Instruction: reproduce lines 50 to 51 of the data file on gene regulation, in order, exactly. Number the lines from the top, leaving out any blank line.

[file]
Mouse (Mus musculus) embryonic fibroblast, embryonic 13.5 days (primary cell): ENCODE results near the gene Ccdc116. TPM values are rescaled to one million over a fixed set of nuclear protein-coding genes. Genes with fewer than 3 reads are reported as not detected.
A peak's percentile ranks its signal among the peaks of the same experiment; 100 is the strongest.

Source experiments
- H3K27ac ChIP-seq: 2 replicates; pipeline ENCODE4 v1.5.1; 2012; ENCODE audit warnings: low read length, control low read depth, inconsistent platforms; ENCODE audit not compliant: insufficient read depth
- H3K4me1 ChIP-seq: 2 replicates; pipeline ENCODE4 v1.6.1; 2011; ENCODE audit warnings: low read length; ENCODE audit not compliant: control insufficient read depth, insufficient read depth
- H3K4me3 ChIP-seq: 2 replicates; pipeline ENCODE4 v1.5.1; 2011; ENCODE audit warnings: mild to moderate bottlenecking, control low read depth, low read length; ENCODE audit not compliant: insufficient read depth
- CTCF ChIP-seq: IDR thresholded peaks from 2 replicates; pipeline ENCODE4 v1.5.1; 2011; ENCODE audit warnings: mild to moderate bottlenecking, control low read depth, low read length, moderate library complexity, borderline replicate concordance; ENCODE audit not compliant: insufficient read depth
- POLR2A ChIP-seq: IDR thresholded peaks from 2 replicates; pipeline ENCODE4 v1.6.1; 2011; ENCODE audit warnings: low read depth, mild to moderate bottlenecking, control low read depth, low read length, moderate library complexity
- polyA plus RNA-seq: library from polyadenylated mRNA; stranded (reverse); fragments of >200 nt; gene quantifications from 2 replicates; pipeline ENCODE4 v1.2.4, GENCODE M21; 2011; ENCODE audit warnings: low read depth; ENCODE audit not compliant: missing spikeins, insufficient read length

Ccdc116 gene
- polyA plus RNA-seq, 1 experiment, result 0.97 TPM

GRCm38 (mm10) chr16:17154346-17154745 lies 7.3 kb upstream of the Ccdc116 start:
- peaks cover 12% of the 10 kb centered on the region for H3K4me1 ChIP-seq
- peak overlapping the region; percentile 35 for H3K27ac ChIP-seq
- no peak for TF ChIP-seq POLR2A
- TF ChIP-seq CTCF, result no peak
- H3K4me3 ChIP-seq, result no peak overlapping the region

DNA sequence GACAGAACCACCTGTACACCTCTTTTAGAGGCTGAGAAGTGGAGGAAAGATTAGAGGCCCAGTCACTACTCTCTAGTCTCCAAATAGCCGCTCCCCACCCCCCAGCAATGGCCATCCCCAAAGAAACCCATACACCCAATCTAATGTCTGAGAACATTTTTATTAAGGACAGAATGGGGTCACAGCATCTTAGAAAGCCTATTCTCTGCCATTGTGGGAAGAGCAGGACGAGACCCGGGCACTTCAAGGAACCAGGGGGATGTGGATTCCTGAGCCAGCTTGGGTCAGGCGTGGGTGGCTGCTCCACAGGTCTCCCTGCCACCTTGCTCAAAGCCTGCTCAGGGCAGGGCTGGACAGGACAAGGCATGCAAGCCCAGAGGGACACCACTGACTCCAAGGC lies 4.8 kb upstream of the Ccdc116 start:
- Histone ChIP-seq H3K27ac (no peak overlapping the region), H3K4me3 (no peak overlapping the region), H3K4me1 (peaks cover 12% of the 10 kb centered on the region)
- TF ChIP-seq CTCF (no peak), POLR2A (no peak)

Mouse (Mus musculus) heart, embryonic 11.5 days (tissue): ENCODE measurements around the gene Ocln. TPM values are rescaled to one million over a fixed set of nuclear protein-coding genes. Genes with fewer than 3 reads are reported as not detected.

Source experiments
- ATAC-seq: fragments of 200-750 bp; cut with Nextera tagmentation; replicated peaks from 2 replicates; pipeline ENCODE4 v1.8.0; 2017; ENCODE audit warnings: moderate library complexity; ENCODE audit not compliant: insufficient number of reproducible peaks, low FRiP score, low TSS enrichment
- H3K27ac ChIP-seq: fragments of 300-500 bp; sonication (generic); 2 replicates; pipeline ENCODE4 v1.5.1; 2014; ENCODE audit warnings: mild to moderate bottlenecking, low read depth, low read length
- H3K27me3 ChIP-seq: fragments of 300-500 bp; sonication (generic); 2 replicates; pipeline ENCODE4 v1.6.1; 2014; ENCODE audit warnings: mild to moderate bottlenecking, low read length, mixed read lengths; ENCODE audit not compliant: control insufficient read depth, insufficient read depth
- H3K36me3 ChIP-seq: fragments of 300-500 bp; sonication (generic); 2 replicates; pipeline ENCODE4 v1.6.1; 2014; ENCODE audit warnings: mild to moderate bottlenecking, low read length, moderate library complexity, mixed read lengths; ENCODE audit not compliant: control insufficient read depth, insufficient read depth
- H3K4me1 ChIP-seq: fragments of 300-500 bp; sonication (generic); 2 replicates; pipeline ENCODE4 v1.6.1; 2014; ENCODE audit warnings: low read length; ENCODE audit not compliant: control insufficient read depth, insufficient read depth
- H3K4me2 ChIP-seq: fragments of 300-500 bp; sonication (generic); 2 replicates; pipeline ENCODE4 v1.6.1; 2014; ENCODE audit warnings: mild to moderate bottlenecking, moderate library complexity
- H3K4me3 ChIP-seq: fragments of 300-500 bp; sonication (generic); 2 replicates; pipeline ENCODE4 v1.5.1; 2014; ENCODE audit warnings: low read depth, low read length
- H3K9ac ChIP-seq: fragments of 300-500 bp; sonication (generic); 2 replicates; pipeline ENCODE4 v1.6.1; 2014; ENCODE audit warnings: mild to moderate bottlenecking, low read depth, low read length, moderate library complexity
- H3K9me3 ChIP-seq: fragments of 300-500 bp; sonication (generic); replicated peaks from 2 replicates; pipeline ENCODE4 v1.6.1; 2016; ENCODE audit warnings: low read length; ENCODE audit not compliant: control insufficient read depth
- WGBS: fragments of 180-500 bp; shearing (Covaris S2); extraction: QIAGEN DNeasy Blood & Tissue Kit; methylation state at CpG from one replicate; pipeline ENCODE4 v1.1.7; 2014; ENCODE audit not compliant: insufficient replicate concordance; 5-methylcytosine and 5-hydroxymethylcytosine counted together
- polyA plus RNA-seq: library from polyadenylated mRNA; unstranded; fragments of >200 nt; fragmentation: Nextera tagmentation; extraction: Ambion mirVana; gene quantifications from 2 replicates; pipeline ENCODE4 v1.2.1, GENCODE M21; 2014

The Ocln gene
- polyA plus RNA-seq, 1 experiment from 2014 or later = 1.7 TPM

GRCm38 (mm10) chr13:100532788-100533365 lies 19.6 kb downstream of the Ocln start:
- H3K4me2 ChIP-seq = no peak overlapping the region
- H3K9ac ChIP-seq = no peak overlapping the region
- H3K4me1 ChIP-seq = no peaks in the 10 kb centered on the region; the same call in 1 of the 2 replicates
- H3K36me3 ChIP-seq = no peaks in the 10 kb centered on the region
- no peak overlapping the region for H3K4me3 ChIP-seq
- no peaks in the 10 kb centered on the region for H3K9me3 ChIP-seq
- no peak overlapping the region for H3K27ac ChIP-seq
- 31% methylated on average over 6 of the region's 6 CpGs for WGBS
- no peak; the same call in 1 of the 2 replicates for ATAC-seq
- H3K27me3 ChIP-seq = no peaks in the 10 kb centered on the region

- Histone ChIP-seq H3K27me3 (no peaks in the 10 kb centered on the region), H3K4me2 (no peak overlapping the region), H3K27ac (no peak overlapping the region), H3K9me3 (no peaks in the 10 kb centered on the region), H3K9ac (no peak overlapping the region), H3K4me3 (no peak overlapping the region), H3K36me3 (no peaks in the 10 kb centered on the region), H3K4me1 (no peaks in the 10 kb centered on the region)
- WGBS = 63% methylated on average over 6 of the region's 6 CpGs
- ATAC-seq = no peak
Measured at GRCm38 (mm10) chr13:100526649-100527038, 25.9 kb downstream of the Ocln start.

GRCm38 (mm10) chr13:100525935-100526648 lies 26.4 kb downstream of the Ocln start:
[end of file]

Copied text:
Measured at GRCm38 (mm10) chr13:100526649-100527038, 25.9 kb downstream of the Ocln start.

GRCm38 (mm10) chr13:100525935-100526648 lies 26.4 kb downstream of the Ocln start: